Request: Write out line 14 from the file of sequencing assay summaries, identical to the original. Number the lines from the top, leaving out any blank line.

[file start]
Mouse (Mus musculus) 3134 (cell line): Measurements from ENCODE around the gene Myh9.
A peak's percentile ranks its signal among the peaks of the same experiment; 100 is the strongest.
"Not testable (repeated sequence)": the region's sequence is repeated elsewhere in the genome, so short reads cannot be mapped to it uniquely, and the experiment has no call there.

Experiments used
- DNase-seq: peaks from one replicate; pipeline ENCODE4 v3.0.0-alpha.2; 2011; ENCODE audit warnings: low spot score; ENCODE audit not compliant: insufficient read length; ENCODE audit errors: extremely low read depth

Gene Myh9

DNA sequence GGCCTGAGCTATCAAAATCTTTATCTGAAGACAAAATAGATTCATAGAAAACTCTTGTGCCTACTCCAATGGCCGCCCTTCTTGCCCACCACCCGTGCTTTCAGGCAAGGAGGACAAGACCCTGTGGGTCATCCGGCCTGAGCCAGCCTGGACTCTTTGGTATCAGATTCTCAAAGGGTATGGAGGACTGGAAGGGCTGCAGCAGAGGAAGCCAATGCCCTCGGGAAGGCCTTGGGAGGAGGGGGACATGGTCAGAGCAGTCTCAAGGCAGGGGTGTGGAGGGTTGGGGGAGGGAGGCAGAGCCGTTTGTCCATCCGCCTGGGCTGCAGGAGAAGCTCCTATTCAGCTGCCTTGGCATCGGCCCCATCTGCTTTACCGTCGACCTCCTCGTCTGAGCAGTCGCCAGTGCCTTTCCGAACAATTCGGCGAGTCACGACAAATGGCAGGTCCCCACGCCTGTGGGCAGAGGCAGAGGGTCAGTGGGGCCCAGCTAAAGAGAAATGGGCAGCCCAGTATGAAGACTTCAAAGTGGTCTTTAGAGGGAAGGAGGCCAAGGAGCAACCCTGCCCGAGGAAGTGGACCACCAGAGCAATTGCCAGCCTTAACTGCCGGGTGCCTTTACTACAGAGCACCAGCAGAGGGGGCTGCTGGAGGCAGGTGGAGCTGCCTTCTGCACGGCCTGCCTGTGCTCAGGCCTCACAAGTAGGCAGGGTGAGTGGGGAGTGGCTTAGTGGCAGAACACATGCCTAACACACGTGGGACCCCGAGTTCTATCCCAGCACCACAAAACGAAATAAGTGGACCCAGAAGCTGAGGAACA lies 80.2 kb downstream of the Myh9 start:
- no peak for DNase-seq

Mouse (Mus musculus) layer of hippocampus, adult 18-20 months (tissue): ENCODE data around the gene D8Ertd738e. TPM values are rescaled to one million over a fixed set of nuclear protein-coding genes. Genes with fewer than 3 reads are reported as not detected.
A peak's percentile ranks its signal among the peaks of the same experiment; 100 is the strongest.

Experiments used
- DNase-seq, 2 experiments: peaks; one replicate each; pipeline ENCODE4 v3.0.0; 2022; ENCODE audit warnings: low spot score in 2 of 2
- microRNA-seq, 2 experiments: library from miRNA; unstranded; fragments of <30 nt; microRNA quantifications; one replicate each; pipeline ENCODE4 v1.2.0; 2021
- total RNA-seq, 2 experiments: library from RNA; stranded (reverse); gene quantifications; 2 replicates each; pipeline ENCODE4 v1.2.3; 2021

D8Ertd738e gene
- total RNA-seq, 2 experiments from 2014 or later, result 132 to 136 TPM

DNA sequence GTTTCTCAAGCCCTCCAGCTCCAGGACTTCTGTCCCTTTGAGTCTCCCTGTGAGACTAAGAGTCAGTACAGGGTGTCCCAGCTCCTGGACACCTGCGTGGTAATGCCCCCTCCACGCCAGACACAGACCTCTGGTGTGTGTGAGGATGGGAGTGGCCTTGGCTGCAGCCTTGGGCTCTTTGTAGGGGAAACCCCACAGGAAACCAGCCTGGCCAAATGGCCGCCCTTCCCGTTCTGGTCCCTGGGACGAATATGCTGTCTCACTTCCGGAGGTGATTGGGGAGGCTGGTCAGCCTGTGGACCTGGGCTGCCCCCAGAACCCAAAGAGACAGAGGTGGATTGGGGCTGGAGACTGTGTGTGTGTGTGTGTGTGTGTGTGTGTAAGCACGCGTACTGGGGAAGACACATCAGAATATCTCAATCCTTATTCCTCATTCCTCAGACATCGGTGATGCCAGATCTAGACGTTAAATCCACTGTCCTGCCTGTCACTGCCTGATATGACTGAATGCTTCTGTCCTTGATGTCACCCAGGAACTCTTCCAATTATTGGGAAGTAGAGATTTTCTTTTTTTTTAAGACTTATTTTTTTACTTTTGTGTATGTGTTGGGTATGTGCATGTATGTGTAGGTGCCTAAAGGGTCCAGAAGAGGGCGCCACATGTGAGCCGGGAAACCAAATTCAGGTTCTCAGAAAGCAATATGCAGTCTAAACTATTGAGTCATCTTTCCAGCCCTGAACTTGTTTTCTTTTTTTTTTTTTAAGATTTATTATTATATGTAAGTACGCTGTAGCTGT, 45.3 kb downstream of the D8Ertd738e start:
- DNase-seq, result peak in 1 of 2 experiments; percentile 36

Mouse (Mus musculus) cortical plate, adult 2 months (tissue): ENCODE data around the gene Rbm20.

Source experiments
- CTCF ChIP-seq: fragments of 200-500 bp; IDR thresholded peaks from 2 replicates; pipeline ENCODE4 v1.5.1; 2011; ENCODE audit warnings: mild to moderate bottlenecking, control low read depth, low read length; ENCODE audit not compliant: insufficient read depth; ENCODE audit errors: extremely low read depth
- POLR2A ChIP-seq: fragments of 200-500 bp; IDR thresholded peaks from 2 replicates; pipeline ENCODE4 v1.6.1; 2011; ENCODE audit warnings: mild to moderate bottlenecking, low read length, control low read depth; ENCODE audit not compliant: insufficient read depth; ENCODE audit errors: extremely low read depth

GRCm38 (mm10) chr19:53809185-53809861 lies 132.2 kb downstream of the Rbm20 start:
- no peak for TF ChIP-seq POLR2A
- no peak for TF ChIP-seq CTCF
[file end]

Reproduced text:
- total RNA-seq, 2 experiments: library from RNA; stranded (reverse); gene quantifications; 2 replicates each; pipeline ENCODE4 v1.2.3; 2021